To facilitate replication of our work, for each of Figures 1, 2,3 and Supplementary Figures 1–4, we include a variable in the COINS phenotypic data that indicates whether or not each dataset was included in the analyses depicted. We also included this information in the phenotypic files on NITRC.
While formal test-retest reliability or reproducibility analyses are beyond the scope of the present data description, we illustrate the broad range of potential questions that can be answered for rfMRI, dMRI and sMRI using the resource. These include the impact of:
Of note, at present, the vast majority of studies do not collect physiological data, and this is reflected in the CoRR initiative. With that said, recent advances in model-free correction (for example, ICA-FIX54,55, CORSICA56, PESTICA57, PHYCAA58,59) can be of particular value in the absence of physiological data.
Additional questions may include:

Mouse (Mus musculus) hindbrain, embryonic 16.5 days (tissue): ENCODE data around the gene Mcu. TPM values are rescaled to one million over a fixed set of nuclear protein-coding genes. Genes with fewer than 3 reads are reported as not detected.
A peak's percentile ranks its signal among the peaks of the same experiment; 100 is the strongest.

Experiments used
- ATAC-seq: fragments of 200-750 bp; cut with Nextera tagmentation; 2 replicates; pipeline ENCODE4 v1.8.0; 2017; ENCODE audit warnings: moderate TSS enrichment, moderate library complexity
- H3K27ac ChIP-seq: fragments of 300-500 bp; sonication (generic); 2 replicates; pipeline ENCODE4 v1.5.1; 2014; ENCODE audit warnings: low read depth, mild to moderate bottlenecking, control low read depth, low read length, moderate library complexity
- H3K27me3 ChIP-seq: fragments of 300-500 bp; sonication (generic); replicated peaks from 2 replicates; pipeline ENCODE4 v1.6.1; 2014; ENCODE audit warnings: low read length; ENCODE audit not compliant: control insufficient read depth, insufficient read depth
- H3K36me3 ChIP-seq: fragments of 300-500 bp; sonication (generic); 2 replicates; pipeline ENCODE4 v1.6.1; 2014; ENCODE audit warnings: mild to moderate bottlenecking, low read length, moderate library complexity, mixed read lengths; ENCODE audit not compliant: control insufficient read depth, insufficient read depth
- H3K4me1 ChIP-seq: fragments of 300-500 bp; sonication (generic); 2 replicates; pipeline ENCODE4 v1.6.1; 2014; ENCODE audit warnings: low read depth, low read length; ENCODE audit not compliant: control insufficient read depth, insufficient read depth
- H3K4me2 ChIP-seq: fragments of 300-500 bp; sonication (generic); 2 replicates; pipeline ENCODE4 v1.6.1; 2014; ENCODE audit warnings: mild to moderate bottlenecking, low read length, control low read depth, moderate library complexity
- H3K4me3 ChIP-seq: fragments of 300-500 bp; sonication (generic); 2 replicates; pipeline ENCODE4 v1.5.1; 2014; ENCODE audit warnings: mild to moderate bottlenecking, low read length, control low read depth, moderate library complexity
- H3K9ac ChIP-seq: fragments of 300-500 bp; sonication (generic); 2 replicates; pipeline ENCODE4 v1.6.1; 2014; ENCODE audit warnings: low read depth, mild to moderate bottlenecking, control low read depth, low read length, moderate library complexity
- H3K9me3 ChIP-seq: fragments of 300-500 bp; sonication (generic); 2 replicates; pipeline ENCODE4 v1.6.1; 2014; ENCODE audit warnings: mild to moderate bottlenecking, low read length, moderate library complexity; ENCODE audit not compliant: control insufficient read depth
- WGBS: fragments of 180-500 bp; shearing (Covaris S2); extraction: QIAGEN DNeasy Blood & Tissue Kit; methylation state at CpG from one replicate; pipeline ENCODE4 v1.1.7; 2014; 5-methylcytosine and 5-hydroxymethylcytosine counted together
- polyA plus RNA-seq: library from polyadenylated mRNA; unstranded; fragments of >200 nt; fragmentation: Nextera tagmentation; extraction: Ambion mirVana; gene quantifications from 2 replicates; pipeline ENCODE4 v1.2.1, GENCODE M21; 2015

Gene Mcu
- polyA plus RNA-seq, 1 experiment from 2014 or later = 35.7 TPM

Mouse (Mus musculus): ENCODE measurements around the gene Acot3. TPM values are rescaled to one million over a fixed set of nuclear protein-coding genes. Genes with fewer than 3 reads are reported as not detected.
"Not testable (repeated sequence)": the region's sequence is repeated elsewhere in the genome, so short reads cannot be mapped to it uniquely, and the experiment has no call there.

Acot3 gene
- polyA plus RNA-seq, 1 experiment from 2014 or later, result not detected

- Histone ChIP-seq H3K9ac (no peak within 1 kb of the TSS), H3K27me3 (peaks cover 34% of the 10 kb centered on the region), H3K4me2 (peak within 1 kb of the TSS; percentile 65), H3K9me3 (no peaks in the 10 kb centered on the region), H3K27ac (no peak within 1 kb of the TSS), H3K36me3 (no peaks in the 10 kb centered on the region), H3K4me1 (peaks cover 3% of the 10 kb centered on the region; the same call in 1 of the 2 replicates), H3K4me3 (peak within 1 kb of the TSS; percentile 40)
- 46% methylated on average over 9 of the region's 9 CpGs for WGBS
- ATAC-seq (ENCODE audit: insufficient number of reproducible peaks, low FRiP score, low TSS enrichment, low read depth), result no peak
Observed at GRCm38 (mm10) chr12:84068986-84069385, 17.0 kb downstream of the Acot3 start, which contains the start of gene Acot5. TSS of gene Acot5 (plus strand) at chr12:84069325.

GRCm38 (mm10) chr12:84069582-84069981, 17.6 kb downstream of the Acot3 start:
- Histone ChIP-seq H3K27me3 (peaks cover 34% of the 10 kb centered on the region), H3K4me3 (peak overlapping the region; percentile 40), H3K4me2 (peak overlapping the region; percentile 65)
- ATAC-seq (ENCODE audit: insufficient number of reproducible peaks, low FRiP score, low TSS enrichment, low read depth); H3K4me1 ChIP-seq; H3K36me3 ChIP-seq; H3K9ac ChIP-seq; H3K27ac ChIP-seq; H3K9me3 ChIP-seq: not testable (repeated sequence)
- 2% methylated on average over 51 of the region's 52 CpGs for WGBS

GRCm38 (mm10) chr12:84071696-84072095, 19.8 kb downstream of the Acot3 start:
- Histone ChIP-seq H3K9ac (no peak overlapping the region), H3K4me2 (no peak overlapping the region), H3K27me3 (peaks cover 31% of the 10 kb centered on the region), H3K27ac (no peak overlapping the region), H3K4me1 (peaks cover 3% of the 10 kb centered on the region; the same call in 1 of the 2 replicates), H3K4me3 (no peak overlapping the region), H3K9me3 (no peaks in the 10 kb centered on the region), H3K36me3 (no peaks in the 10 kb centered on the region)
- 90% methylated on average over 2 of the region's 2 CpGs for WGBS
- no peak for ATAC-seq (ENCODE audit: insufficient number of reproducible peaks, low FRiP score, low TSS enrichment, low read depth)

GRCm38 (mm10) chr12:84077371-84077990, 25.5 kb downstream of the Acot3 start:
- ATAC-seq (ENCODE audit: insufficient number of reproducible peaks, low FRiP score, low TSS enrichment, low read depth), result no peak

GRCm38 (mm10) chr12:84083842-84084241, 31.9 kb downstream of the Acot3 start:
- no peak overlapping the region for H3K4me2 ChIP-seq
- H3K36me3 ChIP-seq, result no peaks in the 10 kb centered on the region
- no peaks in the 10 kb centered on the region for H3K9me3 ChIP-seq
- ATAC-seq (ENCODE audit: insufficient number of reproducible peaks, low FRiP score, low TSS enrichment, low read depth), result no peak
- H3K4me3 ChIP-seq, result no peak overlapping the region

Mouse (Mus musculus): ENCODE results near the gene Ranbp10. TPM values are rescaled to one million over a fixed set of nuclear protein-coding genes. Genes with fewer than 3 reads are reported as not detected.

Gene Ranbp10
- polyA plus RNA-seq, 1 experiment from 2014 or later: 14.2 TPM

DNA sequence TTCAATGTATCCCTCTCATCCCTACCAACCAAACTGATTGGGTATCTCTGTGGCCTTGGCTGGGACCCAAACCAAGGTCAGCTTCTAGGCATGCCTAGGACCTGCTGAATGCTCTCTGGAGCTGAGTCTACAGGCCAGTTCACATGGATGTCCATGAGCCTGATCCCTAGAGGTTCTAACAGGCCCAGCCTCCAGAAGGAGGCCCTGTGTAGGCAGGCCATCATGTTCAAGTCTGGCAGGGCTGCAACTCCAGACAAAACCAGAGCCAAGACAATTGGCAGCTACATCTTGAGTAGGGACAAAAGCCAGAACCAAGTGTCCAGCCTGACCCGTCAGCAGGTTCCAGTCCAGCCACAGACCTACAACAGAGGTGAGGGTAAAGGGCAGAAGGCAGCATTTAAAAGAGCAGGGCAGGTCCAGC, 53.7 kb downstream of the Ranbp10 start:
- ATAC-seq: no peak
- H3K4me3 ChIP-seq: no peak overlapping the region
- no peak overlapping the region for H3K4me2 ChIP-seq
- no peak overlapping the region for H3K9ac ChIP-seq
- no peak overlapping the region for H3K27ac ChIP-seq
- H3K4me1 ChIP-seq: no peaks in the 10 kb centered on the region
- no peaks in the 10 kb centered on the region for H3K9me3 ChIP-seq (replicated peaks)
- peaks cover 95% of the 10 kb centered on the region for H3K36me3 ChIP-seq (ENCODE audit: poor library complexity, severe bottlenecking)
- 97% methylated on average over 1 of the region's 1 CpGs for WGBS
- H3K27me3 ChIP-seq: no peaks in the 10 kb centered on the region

How reliable are image quality metrics?
How does reliability and reproducibility impact prediction accuracy?
How do imaging modalities (for example, rfMRI, dMRI, sMRI) differ with respect to reproducibility and reliability? And within modality, are some derivatives more reliable than others?
Can reliability and reproducibility be used to optimize imaging analyses? How can such optimizations avoid being driven by artifacts such as motion?
How much information regarding inter-individual variation is shared and distinct among imaging metrics?
Which features best differentiate one individual from another?
One example analytic framework that can be used with the CoRR test-retest datasets is Non-Parametric Activation and Influence Reproducibility reSampling (NPAIRS60). By combining prediction accuracy and reproducibility, this computational framework can be used to assess the relative merits of differing image modalities, image metrics, or processing pipelines, as well as the impact of artifacts61,